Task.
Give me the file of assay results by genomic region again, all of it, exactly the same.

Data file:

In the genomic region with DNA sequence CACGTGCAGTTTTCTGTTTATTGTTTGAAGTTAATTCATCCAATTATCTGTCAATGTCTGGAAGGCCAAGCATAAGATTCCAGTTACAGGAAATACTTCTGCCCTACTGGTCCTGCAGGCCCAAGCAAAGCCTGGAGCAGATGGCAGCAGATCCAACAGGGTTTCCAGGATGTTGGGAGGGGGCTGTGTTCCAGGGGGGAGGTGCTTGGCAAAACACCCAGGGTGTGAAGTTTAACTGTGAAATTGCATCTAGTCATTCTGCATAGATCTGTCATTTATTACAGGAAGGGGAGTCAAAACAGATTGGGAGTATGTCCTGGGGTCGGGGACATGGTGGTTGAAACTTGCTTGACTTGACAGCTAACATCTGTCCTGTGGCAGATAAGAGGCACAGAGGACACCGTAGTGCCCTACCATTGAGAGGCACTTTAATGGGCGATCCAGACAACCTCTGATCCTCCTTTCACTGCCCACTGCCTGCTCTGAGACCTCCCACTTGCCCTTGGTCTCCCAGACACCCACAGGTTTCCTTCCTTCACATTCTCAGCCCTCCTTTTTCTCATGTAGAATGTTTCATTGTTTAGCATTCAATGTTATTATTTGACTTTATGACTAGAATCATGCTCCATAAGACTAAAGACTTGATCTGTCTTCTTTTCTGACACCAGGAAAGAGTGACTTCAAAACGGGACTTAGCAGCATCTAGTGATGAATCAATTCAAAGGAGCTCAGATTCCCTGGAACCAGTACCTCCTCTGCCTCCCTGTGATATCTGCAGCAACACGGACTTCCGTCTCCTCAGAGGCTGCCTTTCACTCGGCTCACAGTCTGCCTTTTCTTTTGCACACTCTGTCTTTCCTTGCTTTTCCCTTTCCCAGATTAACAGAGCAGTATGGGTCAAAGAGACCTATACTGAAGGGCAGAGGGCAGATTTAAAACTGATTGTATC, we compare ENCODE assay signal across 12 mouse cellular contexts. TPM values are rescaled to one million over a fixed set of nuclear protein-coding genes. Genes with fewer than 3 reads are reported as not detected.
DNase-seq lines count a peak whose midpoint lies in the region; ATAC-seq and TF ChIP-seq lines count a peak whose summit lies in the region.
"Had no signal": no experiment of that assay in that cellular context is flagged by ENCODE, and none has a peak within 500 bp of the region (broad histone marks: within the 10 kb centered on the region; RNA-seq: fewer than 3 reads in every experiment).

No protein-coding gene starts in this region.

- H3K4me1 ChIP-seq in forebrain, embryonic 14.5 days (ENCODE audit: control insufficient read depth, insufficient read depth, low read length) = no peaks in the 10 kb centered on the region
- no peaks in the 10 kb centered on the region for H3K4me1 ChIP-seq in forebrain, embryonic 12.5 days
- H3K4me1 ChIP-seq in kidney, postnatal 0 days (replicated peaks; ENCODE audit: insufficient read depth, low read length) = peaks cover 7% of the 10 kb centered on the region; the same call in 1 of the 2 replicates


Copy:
In the genomic region with DNA sequence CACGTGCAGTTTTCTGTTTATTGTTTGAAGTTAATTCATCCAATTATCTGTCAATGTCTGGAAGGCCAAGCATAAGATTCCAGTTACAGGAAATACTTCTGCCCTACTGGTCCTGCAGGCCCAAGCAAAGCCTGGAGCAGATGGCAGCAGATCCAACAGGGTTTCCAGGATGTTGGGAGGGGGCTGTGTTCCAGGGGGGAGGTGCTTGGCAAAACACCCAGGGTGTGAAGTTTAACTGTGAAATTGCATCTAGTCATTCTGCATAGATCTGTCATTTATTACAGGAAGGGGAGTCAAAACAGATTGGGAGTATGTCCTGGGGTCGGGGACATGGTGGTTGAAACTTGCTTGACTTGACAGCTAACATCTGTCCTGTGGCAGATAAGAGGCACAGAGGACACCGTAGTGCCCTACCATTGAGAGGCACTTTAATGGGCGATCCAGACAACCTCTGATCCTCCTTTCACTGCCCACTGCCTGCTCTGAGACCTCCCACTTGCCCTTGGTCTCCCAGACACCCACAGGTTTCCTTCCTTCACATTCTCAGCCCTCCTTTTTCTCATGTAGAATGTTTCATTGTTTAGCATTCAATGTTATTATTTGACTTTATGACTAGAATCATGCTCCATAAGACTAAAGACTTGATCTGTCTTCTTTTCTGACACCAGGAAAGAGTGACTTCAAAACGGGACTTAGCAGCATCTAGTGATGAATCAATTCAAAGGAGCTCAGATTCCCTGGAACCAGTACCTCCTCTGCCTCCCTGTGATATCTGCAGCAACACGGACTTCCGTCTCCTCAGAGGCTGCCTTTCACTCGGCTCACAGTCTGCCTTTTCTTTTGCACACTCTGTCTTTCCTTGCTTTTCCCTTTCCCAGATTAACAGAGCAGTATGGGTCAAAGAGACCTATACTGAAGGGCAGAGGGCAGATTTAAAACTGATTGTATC, we compare ENCODE assay signal across 12 mouse cellular contexts. TPM values are rescaled to one million over a fixed set of nuclear protein-coding genes. Genes with fewer than 3 reads are reported as not detected.
DNase-seq lines count a peak whose midpoint lies in the region; ATAC-seq and TF ChIP-seq lines count a peak whose summit lies in the region.
"Had no signal": no experiment of that assay in that cellular context is flagged by ENCODE, and none has a peak within 500 bp of the region (broad histone marks: within the 10 kb centered on the region; RNA-seq: fewer than 3 reads in every experiment).

No protein-coding gene starts in this region.

- H3K4me1 ChIP-seq in forebrain, embryonic 14.5 days (ENCODE audit: control insufficient read depth, insufficient read depth, low read length) = no peaks in the 10 kb centered on the region
- no peaks in the 10 kb centered on the region for H3K4me1 ChIP-seq in forebrain, embryonic 12.5 days
- H3K4me1 ChIP-seq in kidney, postnatal 0 days (replicated peaks; ENCODE audit: insufficient read depth, low read length) = peaks cover 7% of the 10 kb centered on the region; the same call in 1 of the 2 replicates